20. I can note first the relevant provisions of the Sex Discrimination Act. Nothing turns, for the purpose of the present appeals, on the precise wording of the definition of sex discrimination in sections 1 and 2. Suffice to say, under section 1(1)(a) a person discriminates directly against a woman, in any circumstances relevant for the purposes of any provision of the Act, if 'on the ground of her sex he treats her less favourably than he treats or would treat a man'. Under section 1(1)(b) discrimination also embraces 'indirect' discrimination. Stated very broadly, this consists of applying to a woman a requirement or condition which would equally be applied to a man but which can less readily be complied with by women. Section 2 applies the section 1 definition in the converse case of less favourable treatment of a man.
21. Section 4 provides that discrimination also includes victimisation. Essentially this comprises treating a person less favourably in retaliation for her having exercised her rights under the Act or under the Equal Pay Act 1970 or having assisted others to do so. Section 4(1) provides:
Subsection (1) does not apply to treatment of a person by reason of a false allegation not made in good faith.
22. Against the background of this definition of discrimination, including as it does victimisation under section 4 as well as sex discrimination under sections 1 and 2, I turn to section 6. This concerns discrimination by employers. Section 6(1) renders unlawful certain types of conduct by a prospective employer:
23. Section 6(2) is the key section for present purposes. I have emphasised the crucial phrase:
24. The structure and provisions of the Race Relations Act 1976 are in substantially identical terms subject, of course, to discriminatory treatment being related to racial grounds and not, as in the Sex Discrimination Act 1975, to the ground of sex. 'Racial grounds' means grounds of colour, race, nationality or ethnic or national origins. The definitions of racial discrimination and victimisation in section 1(1) and section 2 of the Race Relations Act correspond to the definitions of sex discrimination and victimisation in section 1(1) and section 4 of the Sex Discrimination Act. Similarly, the prohibition of discrimination against applicants and employees in section 4 of the Race Relations Act corresponds in all respects now material to the like prohibition in section 6 of the Sex Discrimination Act. Section 4(2) provides, with emphasis added:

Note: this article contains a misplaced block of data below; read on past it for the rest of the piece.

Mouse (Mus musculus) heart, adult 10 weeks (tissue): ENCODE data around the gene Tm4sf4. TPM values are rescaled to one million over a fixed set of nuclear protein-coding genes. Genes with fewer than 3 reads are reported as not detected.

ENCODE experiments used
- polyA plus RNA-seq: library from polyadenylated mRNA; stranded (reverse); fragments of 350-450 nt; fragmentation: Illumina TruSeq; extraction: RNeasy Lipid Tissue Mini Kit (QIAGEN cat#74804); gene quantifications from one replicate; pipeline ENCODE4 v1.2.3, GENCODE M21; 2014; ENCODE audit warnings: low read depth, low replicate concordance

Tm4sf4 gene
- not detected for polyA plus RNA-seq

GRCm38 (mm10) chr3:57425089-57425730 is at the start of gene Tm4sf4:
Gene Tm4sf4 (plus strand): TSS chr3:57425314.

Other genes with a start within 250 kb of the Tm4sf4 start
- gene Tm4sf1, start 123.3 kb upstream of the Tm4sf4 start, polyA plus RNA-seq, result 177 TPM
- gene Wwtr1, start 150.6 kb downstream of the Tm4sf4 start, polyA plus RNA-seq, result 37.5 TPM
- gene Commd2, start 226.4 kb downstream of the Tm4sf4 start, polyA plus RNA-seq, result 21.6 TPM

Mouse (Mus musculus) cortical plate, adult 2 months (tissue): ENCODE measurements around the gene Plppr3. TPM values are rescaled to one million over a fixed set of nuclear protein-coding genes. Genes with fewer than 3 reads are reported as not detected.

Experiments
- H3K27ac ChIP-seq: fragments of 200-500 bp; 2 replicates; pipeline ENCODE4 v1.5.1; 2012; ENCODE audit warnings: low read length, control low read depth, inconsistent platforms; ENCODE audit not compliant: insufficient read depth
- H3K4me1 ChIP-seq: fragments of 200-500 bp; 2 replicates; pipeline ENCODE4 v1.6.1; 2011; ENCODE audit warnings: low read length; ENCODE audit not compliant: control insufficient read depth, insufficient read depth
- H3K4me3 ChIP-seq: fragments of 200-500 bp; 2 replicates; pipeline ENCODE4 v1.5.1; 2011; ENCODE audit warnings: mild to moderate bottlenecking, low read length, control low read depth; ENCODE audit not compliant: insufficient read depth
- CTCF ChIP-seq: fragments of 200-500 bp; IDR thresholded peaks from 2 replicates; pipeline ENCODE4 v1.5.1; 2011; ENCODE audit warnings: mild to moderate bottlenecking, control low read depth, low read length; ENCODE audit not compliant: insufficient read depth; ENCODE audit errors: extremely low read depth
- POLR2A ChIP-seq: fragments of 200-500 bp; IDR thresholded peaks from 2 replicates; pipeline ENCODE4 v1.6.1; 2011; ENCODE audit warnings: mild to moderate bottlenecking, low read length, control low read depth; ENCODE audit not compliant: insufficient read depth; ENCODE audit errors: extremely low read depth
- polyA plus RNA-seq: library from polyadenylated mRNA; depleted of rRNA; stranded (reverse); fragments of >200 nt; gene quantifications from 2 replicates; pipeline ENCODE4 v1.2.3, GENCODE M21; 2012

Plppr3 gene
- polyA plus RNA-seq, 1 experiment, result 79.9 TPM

25. The structure and scope of the relevant provisions in the Disability Discrimination Act 1995 differ in some respects from the corresponding provisions in the other two Acts. But the crucial provisions concerning discrimination by employers, although couched in slightly different language, are in the relevant respects to the same effect. Section 1 of the Act defines a disabled person as a person who has a disability. A person has a disability 'if he has a physical or mental impairment which has a substantial and long-term adverse effect on his ability to carry out normal day-to-day activities'. Section 4(1) prohibits discrimination against applicants for employment. Section 4(2) prohibits discrimination against employees:
This subsection reproduces, in a more modern format and with minor linguistic changes, the corresponding provision in section 4(2) of the Race Relations Act. For present purposes the only difference of note is that section 4(2) of the Disability Discrimination Act prohibits discrimination by an employer against 'a disabled person whom he employs'. As already mentioned, the corresponding phrase in section 6(2) of the Sex Discrimination Act and section 4(2) of the Race Relations Act is a person 'employed by him'.
26. Discrimination is defined in the Disability Discrimination Act in terms which, particularly in one respect, give this expression a wider meaning than under the other two Acts. Under section 5(1) an employer discriminates against a disabled person if, for a reason which relates to the disabled person's disability, he treats him less favourably than he treats others to whom that reason does not apply, and he cannot show that the treatment is justified. As under the other two Acts, discrimination also includes discrimination by way of victimisation: see section 55. Additionally, however, under the Disability Discrimination Act discrimination includes failure to comply with a section 6 duty which the employer cannot show is justified. A section 6 duty is a duty imposed on an employer to make adjustments to his arrangements, or to the physical features of premises occupied by him, which place the disabled person at a substantial disadvantage in comparison with persons who are not disabled. For this purpose 'arrangements' means arrangements for determining to whom employment should be offered, and terms, conditions or arrangements on which employment, promotion, a transfer, training or other benefit is offered or afforded.